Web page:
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rec: Sort NS addresses by speed, remove old ones #5877
We used to not sort the different addresses we had for a given NS by speed, only taking care of placing the first one in front. However we also didn't remove existing entries for a given NS, meaning that if a given IP stopped being advertised it would stay in our NS speeds map and keep being used to determine the fastest NS, even if we would only send queries to the new IPs after the selection. Since we didn't send any query to the old IP anymore, its latency would only keep decaying meaning the computed latency of the corresponding NS would only keep decreasing, completely uncorrelated from its real latency.
This commit removes old entries from the NS speeds map if they are no longer present when we refresh the addresses of a given NS. In addition, it orders all NS IPs by decaying latency, meaning new ones will have a fair chance of being picked up.
It might fix #1066, although it did not test that exact case.
Don't merge without a careful review!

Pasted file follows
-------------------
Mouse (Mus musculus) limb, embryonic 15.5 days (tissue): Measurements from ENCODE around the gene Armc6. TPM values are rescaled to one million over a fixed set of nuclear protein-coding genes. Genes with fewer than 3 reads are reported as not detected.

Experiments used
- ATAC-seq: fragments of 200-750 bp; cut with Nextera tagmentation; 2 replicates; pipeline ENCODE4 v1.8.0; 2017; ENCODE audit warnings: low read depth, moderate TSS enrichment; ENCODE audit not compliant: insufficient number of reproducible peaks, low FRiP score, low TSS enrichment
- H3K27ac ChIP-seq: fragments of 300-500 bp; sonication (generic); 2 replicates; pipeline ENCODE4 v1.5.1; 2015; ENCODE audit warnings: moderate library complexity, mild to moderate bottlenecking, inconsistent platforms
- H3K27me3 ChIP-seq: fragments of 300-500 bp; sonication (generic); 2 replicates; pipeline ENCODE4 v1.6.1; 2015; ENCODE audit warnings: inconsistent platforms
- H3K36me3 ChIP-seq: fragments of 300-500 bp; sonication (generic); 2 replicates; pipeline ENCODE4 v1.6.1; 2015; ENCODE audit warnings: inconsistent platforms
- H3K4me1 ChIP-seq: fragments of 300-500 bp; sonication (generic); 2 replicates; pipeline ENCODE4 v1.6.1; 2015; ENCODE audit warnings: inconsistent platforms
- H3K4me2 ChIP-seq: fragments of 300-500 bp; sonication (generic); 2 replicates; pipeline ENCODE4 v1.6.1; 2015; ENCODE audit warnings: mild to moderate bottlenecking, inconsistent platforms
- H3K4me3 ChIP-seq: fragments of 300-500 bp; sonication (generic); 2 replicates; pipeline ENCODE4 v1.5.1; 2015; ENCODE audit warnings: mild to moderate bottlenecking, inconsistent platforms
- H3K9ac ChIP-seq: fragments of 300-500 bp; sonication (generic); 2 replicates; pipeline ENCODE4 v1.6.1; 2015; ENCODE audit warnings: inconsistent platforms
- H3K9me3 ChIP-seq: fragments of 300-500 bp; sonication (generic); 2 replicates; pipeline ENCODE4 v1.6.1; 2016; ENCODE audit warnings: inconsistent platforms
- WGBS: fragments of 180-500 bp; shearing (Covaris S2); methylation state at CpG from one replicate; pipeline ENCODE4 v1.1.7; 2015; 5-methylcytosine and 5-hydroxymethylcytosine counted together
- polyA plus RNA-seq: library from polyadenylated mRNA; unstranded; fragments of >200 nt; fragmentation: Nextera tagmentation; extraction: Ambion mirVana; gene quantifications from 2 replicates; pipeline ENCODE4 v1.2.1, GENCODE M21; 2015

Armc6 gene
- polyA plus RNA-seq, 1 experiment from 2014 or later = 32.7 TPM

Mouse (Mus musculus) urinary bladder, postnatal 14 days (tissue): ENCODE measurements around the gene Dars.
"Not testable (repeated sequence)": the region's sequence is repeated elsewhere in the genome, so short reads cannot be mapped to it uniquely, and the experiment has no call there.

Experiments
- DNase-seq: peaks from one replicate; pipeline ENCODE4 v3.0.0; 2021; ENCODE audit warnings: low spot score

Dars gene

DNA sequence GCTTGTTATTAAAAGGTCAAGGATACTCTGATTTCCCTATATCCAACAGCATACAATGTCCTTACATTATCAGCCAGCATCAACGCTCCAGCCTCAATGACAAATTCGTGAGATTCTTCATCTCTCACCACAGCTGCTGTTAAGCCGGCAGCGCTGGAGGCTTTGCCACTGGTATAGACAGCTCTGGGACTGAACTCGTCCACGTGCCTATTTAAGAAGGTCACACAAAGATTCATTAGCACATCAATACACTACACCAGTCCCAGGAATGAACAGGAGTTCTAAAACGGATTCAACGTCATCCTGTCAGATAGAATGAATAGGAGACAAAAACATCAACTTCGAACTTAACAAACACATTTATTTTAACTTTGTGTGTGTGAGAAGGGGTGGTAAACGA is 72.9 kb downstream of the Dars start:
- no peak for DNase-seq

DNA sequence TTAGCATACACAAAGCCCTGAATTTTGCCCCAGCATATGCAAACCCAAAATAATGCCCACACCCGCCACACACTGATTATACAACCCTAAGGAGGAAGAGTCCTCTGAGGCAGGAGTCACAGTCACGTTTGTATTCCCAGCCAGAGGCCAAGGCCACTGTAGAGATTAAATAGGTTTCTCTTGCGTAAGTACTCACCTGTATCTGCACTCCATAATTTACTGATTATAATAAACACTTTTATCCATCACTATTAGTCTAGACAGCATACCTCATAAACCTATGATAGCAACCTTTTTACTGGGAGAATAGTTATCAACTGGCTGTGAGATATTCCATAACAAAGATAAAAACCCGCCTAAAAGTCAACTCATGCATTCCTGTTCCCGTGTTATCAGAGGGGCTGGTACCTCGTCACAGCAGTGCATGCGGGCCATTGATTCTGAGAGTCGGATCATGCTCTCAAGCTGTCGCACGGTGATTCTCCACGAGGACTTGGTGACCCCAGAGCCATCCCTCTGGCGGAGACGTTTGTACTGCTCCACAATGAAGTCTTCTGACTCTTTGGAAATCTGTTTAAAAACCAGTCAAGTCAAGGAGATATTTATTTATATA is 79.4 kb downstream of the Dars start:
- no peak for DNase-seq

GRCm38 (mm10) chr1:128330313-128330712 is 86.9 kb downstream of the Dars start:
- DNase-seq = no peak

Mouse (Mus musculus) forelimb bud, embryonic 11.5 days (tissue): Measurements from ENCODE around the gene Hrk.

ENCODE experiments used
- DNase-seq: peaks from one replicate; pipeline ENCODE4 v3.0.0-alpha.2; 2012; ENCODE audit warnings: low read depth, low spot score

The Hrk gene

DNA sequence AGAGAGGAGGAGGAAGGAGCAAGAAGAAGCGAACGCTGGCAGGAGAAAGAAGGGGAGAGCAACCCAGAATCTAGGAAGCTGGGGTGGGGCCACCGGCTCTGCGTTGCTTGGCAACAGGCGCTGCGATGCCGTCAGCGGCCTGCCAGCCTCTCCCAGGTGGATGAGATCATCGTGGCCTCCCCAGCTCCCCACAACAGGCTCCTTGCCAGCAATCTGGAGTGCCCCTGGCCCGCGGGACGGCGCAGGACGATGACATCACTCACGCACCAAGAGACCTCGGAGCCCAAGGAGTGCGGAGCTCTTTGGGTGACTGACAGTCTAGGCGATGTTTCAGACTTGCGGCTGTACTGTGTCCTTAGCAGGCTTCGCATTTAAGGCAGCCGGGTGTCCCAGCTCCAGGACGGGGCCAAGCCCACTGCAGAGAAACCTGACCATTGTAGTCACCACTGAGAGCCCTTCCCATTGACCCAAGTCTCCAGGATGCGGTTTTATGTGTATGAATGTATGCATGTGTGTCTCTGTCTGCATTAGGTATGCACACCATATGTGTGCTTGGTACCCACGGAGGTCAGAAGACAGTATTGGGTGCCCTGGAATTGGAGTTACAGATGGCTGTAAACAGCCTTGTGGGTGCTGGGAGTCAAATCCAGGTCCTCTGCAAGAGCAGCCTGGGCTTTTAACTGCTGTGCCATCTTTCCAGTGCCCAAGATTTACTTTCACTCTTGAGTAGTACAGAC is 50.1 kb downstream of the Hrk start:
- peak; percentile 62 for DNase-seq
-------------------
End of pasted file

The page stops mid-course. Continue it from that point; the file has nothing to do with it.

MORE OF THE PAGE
referenced this pull request
Nov 1, 2017
I have beaten on this a lot, and after the small changes in dump-nsspeeds, I think we should do this, but continue looking into why the speeds reported for nameservers are sometimes different from what I observe from outside of PowerDNS. This is not specifically related to this PR and likely was around already. But in any case, this reads well and my testing shows no issues.
Nov 1, 2017
1 check passed
Observing build a88e082 's behaviour in a simulated environment still gives preference to the new IP for a root nameserver.
rec_control dump-nsspeeds /tmp/out && grep '^[\;dh]' /tmp/out dumped 39 records ; nsspeed dump from thread follows ; d.root-servers.net -> 10.0.1.4/398.325378 h.root-servers.net -> 10.0.1.8/701.068420 ; nsspeed dump from thread follows ; d.root-servers.net -> 10.0.1.4/61.136986 10.0.2.4/201549.312500 h.root-servers.net -> 10.0.1.8/61.137657 ; nsspeed dump from thread follows ; d.root-servers.net -> 10.0.1.4/60.774120 10.0.2.4/200368.500000 h.root-servers.net -> 10.0.1.8/61.066288
It really is storing the wrong value for 10.0.1.4 somehow, as I'm measuring >200 msec responses with dig in this environment.